News Employees at Norton Audubon Hospital in Louisville share the novel — and super high-tech — way they’re reducing the risk of hospital-acquired infections.
At Norton Audubon Hospital in Louisville, Kentucky, a platoon of robots is regularly deployed in the facility’s operating rooms, as well as its critical care, step-down and oncology/medical surgical units. The machines bathe the rooms with germicidal UV-C rays hundreds of times more powerful than sunlight, penetrating the cell walls of viruses, mold, bacteria, fungus and spores — effectively disinfecting a single room’s surfaces in four minutes flat.
This pulsed xenon technology, released via the LightStrike Germ-Zapping Robot, has helped reduce hospital-acquired infections by anywhere from 50 to 100 percent in facilities where it is used, according to its maker, the medical tech company Xenex. Those infections include Ebola, anthrax and Clostridium difficile (C. diff), as well the cold, flu and norovirus.
At Norton Audubon, Jon Cooper, the hospital’s chief administrative officer, says the team reviewed several similar devices, including those that emit mercury UV, another germ-blasting approach used in hospital settings.
“Cycle times and technology were both taken into consideration,” says Cooper, adding that the tech is used among a bundle of other responsible hygienic practices, like handwashing, at the hospital. “With Xenex, the cycle times are shorter, cleaning the room fast and with safer technology.”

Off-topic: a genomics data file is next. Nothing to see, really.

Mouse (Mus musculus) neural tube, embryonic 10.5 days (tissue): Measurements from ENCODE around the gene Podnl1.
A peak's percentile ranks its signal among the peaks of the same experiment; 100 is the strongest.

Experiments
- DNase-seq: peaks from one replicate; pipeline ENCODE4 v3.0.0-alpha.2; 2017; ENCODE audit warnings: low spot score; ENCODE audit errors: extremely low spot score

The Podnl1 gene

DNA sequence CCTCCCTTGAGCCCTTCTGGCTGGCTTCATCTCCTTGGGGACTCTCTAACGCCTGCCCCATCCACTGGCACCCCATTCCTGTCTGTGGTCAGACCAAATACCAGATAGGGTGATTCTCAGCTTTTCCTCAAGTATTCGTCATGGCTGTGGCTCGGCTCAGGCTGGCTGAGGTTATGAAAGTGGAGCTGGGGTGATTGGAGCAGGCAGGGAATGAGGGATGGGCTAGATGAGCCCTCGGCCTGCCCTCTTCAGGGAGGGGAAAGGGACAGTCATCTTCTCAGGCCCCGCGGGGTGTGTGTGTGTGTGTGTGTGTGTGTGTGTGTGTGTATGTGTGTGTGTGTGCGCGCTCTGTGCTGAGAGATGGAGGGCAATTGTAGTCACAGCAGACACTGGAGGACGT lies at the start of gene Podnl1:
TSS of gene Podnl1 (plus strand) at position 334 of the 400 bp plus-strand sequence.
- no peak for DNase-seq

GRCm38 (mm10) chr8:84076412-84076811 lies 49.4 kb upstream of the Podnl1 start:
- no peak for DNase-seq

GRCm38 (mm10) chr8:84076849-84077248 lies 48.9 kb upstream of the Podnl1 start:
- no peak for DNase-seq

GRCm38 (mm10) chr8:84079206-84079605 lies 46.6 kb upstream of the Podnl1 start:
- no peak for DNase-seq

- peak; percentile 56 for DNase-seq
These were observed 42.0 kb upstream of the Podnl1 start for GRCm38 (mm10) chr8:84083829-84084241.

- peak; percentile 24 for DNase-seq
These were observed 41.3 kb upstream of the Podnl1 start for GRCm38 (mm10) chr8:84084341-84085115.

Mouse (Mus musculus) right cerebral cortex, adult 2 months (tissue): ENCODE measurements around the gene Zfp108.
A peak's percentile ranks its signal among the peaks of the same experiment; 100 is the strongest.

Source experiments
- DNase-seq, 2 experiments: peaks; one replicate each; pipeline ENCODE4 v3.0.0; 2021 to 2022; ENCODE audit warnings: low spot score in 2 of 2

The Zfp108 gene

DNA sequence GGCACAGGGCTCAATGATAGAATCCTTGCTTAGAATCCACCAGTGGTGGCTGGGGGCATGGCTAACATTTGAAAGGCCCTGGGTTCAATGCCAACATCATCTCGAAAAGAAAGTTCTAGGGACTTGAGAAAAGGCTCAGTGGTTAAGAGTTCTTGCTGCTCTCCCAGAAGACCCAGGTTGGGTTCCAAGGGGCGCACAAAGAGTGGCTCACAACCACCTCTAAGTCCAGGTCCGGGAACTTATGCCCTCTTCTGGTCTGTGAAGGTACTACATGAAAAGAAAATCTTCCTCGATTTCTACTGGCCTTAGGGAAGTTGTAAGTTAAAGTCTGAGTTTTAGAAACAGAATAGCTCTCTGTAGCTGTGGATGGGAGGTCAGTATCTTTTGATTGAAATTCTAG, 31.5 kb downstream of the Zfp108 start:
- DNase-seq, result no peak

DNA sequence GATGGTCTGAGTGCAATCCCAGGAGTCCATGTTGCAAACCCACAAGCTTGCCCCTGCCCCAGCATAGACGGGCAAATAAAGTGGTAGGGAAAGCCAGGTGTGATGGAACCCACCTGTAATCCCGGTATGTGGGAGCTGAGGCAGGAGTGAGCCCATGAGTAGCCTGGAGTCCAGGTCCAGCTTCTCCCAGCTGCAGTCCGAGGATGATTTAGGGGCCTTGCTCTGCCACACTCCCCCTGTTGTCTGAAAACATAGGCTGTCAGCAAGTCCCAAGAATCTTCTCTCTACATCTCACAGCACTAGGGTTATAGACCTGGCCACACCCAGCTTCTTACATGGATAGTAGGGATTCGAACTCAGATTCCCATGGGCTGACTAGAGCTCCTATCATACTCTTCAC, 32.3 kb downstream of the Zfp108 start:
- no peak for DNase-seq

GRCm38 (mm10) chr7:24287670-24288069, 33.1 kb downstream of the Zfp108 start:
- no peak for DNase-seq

“Patient safety is our top concern… we don’t want patients being harmed through a hospital-acquired infection while entrusting us to provide them care.”
Compared with mercury UV devices, which work at a single spectrum, Xenex’s UV-C robots, which emit pulsed xenon, are full spectrum, making their light faster and more effective at exterminating germs, including those in shadowed areas.
“Patient safety is our top concern,” Cooper says. “We don’t want patients being harmed through a hospital-acquired infection while entrusting us to provide them care.”
While peer-reviewed research suggests the more the robots are used in a hospital, the less harmful bacteria exists to harm patients, Norton Audubon has observed firsthand the effects the technology can have on its patients’ well-being.
In addition to a reduction in cases of hospital-acquired MRSA, since August 2016, the hospital has seen a 40 percent reduction of C. diff — a spore that can live on surfaces for up to five months — in its targeted units, says Kristin Pickerell, DNP, RN, NE-BC, CPHQ and director of quality & clinical effectiveness at Norton Audubon. The hospital has 432 beds and serves nearly 150,000 patients annually.
“As we continue to see a decrease in infection rates on our targeted units, the next step is to see operationally what other areas could be included in the daily or weekly rotation,” Cooper says.
Popularity of the technology similarly appears to be growing in the United States and around the world.
According to Xenex, over 400 healthcare facilities, including MD Anderson; the University of California, Los Angeles; Stanford University; and the Mayo Clinic, use the company’s robots.